Article #22 From the "What If ..." Library on Salary Negotiations

What If ...
 
They Find Out How Much I'm Making?

I've often been asked whether employers will be able to find out about past salary.  The person is often planning to inflate their past earnings when talking to an employer, and doesn't want to get caught.  As I discuss in my book, the best strategy is not to reveal your past salary or salary expectations.  Sometimes, however, you may encounter an employer who insists (even then, you don't have to comply.  Again, my book discusses this in depth).    

Some people recommend inflating your salary to get a higher offer, but I disagree.  Many times, people can see through it.  Even though the employer may not guess that you are distorting the truth, he or she may well find something bothers them about their conversation with you, even though they can't put their finger on it.  Even if you get away with it, it starts the employment relationship off on a dishonest note.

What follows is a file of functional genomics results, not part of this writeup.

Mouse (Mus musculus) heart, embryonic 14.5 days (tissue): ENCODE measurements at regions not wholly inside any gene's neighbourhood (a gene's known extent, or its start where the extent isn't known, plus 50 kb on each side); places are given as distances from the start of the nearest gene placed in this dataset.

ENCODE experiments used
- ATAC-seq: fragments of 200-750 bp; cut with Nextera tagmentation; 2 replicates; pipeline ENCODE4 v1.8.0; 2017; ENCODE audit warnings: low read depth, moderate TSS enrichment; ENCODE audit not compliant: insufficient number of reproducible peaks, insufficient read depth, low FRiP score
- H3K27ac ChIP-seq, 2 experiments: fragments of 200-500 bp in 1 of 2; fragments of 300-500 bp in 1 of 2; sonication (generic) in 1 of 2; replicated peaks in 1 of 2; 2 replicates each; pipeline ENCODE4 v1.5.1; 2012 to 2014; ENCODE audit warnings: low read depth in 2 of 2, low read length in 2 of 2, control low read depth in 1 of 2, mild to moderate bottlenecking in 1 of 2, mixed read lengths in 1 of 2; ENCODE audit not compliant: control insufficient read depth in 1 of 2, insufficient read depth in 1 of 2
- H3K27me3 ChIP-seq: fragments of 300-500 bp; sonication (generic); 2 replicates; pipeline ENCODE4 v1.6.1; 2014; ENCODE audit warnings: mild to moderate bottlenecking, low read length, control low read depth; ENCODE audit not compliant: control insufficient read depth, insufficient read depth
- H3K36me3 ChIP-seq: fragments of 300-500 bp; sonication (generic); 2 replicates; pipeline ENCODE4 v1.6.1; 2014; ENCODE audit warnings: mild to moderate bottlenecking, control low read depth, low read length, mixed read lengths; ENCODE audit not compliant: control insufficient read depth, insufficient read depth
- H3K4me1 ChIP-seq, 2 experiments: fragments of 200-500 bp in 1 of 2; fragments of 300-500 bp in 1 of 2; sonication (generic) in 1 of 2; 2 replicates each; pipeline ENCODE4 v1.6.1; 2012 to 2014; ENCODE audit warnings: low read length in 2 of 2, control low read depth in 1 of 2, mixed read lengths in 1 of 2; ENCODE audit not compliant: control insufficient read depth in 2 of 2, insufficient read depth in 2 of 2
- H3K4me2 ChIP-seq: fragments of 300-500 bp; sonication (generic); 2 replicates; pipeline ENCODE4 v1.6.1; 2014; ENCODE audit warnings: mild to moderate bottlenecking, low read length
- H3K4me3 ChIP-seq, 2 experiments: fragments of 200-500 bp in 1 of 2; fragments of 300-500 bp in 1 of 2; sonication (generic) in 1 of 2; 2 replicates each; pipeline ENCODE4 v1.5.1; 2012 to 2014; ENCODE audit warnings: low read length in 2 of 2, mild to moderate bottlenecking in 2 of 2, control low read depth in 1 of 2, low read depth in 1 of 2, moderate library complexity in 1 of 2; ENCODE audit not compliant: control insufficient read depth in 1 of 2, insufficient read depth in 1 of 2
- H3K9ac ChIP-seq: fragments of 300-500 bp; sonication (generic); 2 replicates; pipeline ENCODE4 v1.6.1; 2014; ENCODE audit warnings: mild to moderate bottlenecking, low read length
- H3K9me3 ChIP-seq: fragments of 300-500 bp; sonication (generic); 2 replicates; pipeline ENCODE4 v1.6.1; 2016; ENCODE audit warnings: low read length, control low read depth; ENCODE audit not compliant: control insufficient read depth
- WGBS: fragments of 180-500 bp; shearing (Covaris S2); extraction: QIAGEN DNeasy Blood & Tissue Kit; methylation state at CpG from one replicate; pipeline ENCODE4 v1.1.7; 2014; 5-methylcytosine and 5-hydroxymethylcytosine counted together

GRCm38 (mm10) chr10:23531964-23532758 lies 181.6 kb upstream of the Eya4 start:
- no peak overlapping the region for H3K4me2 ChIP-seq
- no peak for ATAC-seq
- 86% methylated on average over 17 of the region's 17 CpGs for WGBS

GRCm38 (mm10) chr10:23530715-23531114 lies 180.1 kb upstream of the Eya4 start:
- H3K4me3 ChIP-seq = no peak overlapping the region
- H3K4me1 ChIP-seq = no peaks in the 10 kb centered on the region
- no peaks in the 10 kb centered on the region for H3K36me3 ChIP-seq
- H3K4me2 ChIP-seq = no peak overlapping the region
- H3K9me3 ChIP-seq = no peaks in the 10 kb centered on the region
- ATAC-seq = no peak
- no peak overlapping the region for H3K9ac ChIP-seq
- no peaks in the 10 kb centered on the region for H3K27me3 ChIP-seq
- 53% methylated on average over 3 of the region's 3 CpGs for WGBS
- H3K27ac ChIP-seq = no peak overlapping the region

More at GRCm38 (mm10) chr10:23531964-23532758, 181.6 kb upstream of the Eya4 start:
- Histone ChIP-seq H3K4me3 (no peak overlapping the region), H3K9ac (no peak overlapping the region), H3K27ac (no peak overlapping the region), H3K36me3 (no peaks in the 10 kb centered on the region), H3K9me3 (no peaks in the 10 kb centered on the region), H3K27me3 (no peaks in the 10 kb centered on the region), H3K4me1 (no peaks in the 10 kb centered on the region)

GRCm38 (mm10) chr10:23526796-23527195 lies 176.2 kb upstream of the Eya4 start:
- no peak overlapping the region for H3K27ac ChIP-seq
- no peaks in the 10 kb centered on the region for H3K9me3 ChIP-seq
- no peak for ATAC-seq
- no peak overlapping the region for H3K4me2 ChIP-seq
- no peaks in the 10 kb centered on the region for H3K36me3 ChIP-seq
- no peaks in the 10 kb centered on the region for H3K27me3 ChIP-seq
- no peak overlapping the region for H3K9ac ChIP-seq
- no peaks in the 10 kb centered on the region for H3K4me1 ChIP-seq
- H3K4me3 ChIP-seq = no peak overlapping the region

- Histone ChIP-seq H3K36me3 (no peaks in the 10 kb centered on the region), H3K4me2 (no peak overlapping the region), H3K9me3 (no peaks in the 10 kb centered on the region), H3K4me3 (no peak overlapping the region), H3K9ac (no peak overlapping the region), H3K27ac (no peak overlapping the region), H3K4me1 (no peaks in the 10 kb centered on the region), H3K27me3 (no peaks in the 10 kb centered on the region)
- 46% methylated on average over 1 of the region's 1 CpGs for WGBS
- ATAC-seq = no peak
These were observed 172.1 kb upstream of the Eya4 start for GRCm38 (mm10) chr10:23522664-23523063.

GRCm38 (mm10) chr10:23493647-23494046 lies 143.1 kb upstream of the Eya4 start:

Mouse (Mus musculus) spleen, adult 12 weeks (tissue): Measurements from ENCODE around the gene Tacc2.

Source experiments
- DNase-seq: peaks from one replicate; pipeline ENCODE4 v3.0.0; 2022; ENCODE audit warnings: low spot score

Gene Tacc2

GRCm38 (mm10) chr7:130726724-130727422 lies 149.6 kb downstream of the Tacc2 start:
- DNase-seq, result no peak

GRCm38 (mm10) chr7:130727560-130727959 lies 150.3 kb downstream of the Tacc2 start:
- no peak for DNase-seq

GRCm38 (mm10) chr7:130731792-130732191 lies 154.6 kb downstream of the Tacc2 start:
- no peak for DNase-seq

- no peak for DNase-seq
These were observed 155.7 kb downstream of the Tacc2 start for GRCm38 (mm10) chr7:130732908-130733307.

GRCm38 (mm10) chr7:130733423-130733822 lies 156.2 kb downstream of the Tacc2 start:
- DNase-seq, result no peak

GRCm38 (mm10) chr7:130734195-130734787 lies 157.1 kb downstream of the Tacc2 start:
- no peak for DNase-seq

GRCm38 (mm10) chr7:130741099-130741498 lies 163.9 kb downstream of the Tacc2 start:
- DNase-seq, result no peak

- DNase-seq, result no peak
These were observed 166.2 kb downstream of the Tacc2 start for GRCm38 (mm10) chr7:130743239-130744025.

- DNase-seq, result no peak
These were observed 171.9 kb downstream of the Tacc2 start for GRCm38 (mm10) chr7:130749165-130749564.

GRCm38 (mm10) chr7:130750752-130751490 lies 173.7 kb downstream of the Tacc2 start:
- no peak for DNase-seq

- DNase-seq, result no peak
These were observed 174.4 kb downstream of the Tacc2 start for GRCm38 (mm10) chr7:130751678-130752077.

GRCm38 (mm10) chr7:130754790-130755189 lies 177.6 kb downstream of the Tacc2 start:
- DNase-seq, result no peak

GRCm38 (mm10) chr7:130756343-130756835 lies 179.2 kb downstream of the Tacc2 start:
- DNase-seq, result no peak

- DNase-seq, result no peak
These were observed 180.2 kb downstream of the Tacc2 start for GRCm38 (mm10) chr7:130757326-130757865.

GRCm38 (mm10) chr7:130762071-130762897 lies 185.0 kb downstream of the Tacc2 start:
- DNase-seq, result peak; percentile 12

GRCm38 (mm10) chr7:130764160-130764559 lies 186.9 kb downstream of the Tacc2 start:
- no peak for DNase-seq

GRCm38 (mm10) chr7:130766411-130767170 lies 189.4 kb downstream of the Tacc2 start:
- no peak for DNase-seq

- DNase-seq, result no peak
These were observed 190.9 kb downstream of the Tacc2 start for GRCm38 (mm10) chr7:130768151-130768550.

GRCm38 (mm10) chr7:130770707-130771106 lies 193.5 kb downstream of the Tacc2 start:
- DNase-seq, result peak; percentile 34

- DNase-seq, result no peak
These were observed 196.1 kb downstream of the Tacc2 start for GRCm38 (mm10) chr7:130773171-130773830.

With that said, an employer may in some circumstances find out.  Generally, employers are reluctant to share much more than dates of employment and your title.  Most will not share salary with another employer.  However, there are companies that belong to a consortium that do share such information with each other. 
 
Some companies may ask you to sign a statement giving them permission to verify everything on your resume.  If so, you can include a request that they not contact your current employer.  Such a request is usually respected.  For higher level positions, employers may request that you share your tax statements with them.  Complying with their request would obviously expose your deception and torpedo your chances of being hired.  By refusing, you risk being rejected because of your refusal.  They may believe you are deceiving them.

My advice is to keep your salary information to yourself whenever possible, and to tell the truth.